Let's assume an "offensive" message was posted at 3 pm, and became immediately visible to you and the world at that instant. How long did it take before you deleted it? In other words, how long was the lifespan of this message? Well, you've told us you couldn't keep up. You've told us they were coming in faster than you could delete them (like Lucy trying to keep up with the candy). Well, we know that they were coming in a rate of roughly one every 6 minutes (at least during a typical high-traffic period, such as the period we're currently analyzing). Since they were coming in faster than you could delete them, and since they were coming in at a rate of one every 6 minutes, this tells us what we want to know: how long it took you, typically, to notice an offensive message and delete it: about 6 minutes. In other words, we know that the period of public display (at least during a typical hour such as this one) was 6 minutes.
One more time, since this is very important. Offensive messages were arriving at a rate of one every 6 minutes. You said you couldn't keep up. This means that before you had a chance to delete the first offensive message, the next one would arrive, and so on.
If you were just barely keeping up, that means the first offensive message would arrive, you would spend about 6 minutes evaluating it (along with the other messages that were arriving during that time), and then finally at the end of the 6-minute period you would delete the "offensive" message. And this was exactly when the next offensive message would arrive. And so on.
If it was taking you less than 6 minutes to notice, evaluate and delete a particular "offensive" message, then there would no reason for you to claim you couldn't keep up. If the typical lifespan of an offensive message was less then 6 minutes, that means that you were keeping up just fine.
Let's consider what this means from the perspective of someone visiting your blog as a reader (e.g., someone like Malkin or Ververs, who both claimed they saw nothing terrible). A reader is likely to first focus on the most recent messages. What would they see if they focused on the 5 most recent messages? Roughly 100% of the time, they would see 4 benign messages, and one "offensive" message (since you claim the offensiveness rate was 20%). Yes, if they looked at older messages, they would presumably see no "offensive" messages. You had already deleted those. But looking at the newest messages, one "offensive" message would be visible, roughly 100% of the time (assuming that you were "just keeping up" with the flow of new "offensive" messages).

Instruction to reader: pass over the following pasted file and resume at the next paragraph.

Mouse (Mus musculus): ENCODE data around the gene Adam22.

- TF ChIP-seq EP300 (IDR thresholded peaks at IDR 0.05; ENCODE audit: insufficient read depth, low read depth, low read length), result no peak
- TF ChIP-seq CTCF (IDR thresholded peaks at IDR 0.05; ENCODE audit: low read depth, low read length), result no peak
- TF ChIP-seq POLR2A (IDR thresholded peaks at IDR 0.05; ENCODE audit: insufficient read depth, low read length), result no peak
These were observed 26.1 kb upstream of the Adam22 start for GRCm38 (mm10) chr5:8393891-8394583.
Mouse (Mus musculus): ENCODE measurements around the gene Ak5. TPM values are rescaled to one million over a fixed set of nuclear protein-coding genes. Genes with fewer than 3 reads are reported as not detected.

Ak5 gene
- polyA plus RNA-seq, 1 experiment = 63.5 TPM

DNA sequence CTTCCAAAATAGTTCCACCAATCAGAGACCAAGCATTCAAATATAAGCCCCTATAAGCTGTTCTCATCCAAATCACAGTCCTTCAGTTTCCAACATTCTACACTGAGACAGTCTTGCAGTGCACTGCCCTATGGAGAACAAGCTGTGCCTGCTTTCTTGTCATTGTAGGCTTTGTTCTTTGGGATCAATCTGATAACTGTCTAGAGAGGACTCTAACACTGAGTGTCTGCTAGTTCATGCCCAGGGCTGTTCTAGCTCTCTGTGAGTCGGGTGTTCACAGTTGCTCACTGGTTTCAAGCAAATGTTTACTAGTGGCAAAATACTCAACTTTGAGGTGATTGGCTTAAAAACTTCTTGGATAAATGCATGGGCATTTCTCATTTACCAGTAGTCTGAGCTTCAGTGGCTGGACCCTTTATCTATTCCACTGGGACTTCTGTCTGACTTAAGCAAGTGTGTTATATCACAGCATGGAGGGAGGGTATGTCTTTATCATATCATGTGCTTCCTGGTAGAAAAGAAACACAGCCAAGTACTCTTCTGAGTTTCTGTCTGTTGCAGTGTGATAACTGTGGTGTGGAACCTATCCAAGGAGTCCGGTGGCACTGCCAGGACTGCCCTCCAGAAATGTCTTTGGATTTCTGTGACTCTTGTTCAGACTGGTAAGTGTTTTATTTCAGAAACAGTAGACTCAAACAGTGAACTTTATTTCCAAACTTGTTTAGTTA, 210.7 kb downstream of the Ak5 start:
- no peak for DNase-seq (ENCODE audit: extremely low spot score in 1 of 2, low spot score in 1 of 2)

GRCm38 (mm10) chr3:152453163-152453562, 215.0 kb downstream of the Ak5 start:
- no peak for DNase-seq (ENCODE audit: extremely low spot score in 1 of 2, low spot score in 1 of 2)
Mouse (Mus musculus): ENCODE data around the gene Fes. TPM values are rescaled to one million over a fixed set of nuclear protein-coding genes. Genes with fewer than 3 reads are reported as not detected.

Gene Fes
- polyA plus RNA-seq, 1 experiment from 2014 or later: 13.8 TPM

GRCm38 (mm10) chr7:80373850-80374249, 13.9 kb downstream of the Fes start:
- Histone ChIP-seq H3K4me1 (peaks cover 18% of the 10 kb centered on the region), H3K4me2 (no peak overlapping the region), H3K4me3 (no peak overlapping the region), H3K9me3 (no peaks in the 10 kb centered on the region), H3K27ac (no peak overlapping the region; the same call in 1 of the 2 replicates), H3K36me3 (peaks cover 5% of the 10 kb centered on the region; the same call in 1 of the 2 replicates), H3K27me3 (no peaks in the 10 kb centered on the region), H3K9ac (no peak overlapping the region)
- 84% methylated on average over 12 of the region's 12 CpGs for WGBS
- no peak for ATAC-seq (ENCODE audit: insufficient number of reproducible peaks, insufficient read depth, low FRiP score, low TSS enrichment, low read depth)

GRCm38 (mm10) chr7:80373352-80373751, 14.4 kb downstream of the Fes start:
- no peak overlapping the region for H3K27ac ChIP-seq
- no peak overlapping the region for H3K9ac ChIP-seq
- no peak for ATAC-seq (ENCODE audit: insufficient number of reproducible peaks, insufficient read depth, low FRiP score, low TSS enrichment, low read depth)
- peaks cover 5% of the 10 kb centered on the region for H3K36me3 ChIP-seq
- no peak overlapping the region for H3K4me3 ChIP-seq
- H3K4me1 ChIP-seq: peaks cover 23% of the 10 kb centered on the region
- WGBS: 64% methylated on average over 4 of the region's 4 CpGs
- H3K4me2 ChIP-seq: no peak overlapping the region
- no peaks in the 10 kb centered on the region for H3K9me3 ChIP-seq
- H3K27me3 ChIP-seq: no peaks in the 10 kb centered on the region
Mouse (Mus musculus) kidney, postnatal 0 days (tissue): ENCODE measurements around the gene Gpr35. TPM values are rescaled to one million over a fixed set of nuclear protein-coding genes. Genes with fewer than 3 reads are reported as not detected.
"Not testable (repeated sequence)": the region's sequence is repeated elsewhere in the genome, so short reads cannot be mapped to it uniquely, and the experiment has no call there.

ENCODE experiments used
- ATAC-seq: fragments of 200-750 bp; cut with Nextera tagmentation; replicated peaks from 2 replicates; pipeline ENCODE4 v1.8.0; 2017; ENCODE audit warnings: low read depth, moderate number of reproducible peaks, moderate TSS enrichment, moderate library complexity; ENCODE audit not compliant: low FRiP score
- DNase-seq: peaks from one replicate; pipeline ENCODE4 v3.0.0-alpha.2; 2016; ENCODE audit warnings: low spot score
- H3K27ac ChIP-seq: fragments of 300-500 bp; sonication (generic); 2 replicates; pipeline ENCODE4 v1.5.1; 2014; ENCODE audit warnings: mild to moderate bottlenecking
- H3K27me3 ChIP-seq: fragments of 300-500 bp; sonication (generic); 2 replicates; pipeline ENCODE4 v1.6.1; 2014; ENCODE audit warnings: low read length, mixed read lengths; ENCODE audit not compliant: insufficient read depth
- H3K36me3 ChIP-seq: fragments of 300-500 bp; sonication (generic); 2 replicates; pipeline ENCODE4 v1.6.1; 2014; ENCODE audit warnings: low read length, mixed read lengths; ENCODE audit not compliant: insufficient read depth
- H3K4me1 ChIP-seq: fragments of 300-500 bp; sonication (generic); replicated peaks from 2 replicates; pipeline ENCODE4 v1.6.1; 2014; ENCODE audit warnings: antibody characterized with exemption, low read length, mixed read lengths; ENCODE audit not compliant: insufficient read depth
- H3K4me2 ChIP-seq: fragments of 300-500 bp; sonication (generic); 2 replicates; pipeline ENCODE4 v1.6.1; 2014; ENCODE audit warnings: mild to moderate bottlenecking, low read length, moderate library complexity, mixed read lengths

Now let's consider some slightly different assumptions. Maybe it's unfair for me to conclude that the typical lifespan of an offensive message was 6 minutes. After all, you needed to evaluate not just "offensive" messages, but all messages (however, I would argue that most of the messages were clearly benign and could be very quickly evaluated as benign; an "offensive" message might require longer consideration). Given that messages were arriving at a rate of about one per minute this means that if you were "just keeping up," you were devoting about one minute to evaluating each message. This would suggest that an offensive message would have a lifespan of one minute.